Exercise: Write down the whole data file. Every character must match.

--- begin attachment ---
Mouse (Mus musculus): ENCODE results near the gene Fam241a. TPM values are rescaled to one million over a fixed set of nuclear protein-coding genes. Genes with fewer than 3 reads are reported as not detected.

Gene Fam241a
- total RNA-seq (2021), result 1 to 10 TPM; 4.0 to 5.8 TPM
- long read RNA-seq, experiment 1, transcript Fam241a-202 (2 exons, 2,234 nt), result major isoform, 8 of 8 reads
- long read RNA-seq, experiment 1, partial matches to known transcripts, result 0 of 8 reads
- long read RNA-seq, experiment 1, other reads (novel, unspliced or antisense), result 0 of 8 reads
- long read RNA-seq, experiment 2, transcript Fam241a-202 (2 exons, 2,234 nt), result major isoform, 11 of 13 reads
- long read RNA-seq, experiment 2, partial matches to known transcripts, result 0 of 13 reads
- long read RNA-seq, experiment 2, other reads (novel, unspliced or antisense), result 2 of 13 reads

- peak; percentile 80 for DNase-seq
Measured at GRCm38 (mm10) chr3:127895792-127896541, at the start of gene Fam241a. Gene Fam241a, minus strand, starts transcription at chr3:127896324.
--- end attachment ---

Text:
Mouse (Mus musculus): ENCODE results near the gene Fam241a. TPM values are rescaled to one million over a fixed set of nuclear protein-coding genes. Genes with fewer than 3 reads are reported as not detected.

Gene Fam241a
- total RNA-seq (2021), result 1 to 10 TPM; 4.0 to 5.8 TPM
- long read RNA-seq, experiment 1, transcript Fam241a-202 (2 exons, 2,234 nt), result major isoform, 8 of 8 reads
- long read RNA-seq, experiment 1, partial matches to known transcripts, result 0 of 8 reads
- long read RNA-seq, experiment 1, other reads (novel, unspliced or antisense), result 0 of 8 reads
- long read RNA-seq, experiment 2, transcript Fam241a-202 (2 exons, 2,234 nt), result major isoform, 11 of 13 reads
- long read RNA-seq, experiment 2, partial matches to known transcripts, result 0 of 13 reads
- long read RNA-seq, experiment 2, other reads (novel, unspliced or antisense), result 2 of 13 reads

- peak; percentile 80 for DNase-seq
Measured at GRCm38 (mm10) chr3:127895792-127896541, at the start of gene Fam241a. Gene Fam241a, minus strand, starts transcription at chr3:127896324.